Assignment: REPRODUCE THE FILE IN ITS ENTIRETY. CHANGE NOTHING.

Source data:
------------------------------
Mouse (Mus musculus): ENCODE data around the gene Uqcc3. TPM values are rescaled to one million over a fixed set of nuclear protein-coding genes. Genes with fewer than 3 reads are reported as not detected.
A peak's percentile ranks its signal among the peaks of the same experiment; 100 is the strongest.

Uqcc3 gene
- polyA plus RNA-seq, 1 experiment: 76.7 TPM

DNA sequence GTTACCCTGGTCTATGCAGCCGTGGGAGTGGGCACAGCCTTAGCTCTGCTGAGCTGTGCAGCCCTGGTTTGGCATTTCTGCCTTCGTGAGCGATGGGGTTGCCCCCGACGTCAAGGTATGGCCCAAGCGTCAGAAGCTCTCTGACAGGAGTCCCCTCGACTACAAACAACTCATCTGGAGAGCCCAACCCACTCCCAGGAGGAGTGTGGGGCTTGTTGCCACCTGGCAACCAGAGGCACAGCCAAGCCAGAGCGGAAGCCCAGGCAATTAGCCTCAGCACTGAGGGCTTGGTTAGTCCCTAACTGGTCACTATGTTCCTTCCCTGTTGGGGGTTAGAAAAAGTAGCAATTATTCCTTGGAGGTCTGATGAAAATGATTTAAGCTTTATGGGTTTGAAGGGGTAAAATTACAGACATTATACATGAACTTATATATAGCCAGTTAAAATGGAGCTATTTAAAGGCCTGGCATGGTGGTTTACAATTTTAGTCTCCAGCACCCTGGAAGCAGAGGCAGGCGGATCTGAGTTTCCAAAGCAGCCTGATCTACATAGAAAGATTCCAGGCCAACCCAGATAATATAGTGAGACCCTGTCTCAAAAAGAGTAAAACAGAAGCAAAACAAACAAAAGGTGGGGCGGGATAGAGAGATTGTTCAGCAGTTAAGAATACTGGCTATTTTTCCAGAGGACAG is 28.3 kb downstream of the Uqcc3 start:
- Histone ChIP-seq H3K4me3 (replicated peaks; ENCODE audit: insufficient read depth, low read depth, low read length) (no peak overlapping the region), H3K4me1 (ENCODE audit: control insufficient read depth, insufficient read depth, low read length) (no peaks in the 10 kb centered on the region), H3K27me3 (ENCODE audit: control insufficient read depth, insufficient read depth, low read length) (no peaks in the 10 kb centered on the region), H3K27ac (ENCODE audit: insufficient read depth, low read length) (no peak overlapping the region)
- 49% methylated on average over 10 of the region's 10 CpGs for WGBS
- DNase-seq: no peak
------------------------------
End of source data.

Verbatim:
Mouse (Mus musculus): ENCODE data around the gene Uqcc3. TPM values are rescaled to one million over a fixed set of nuclear protein-coding genes. Genes with fewer than 3 reads are reported as not detected.
A peak's percentile ranks its signal among the peaks of the same experiment; 100 is the strongest.

Uqcc3 gene
- polyA plus RNA-seq, 1 experiment: 76.7 TPM

DNA sequence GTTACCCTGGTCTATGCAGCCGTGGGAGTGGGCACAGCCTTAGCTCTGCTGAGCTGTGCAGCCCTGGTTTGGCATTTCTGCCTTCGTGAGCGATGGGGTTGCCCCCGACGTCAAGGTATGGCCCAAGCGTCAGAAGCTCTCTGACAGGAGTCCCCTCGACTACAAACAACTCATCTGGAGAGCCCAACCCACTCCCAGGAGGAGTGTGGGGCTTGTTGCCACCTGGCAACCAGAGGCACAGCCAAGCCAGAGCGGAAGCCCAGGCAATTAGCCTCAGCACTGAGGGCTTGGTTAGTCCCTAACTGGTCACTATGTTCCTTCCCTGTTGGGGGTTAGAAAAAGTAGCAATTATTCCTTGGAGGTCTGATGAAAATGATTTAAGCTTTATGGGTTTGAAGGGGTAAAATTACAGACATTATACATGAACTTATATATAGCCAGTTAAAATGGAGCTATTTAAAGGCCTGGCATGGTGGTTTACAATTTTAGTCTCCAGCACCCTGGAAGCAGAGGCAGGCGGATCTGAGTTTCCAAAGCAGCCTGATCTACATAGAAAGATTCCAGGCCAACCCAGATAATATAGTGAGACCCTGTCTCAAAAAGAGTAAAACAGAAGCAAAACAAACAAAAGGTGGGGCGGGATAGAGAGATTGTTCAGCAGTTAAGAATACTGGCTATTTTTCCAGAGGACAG is 28.3 kb downstream of the Uqcc3 start:
- Histone ChIP-seq H3K4me3 (replicated peaks; ENCODE audit: insufficient read depth, low read depth, low read length) (no peak overlapping the region), H3K4me1 (ENCODE audit: control insufficient read depth, insufficient read depth, low read length) (no peaks in the 10 kb centered on the region), H3K27me3 (ENCODE audit: control insufficient read depth, insufficient read depth, low read length) (no peaks in the 10 kb centered on the region), H3K27ac (ENCODE audit: insufficient read depth, low read length) (no peak overlapping the region)
- 49% methylated on average over 10 of the region's 10 CpGs for WGBS
- DNase-seq: no peak